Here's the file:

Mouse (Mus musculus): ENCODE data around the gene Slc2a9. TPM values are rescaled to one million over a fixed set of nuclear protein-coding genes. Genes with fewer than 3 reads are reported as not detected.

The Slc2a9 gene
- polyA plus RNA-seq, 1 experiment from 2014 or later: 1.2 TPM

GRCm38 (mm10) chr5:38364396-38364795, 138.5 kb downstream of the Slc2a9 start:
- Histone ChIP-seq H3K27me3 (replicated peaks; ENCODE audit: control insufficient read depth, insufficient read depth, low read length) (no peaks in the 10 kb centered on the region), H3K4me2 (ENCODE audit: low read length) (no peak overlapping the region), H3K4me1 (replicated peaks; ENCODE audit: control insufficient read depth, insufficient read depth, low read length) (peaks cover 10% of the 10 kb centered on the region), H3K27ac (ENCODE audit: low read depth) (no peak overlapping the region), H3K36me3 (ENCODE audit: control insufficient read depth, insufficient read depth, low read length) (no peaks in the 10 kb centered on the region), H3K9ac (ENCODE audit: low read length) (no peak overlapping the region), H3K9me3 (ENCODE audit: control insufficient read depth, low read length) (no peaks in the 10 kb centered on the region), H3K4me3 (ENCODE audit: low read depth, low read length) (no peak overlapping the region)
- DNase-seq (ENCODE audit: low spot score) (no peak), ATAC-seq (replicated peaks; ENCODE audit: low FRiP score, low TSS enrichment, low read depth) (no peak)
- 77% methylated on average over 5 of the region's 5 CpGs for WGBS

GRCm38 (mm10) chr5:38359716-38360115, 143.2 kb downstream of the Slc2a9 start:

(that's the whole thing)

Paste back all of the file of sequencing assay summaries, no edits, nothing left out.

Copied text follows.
Mouse (Mus musculus): ENCODE data around the gene Slc2a9. TPM values are rescaled to one million over a fixed set of nuclear protein-coding genes. Genes with fewer than 3 reads are reported as not detected.

The Slc2a9 gene
- polyA plus RNA-seq, 1 experiment from 2014 or later: 1.2 TPM

GRCm38 (mm10) chr5:38364396-38364795, 138.5 kb downstream of the Slc2a9 start:
- Histone ChIP-seq H3K27me3 (replicated peaks; ENCODE audit: control insufficient read depth, insufficient read depth, low read length) (no peaks in the 10 kb centered on the region), H3K4me2 (ENCODE audit: low read length) (no peak overlapping the region), H3K4me1 (replicated peaks; ENCODE audit: control insufficient read depth, insufficient read depth, low read length) (peaks cover 10% of the 10 kb centered on the region), H3K27ac (ENCODE audit: low read depth) (no peak overlapping the region), H3K36me3 (ENCODE audit: control insufficient read depth, insufficient read depth, low read length) (no peaks in the 10 kb centered on the region), H3K9ac (ENCODE audit: low read length) (no peak overlapping the region), H3K9me3 (ENCODE audit: control insufficient read depth, low read length) (no peaks in the 10 kb centered on the region), H3K4me3 (ENCODE audit: low read depth, low read length) (no peak overlapping the region)
- DNase-seq (ENCODE audit: low spot score) (no peak), ATAC-seq (replicated peaks; ENCODE audit: low FRiP score, low TSS enrichment, low read depth) (no peak)
- 77% methylated on average over 5 of the region's 5 CpGs for WGBS

GRCm38 (mm10) chr5:38359716-38360115, 143.2 kb downstream of the Slc2a9 start: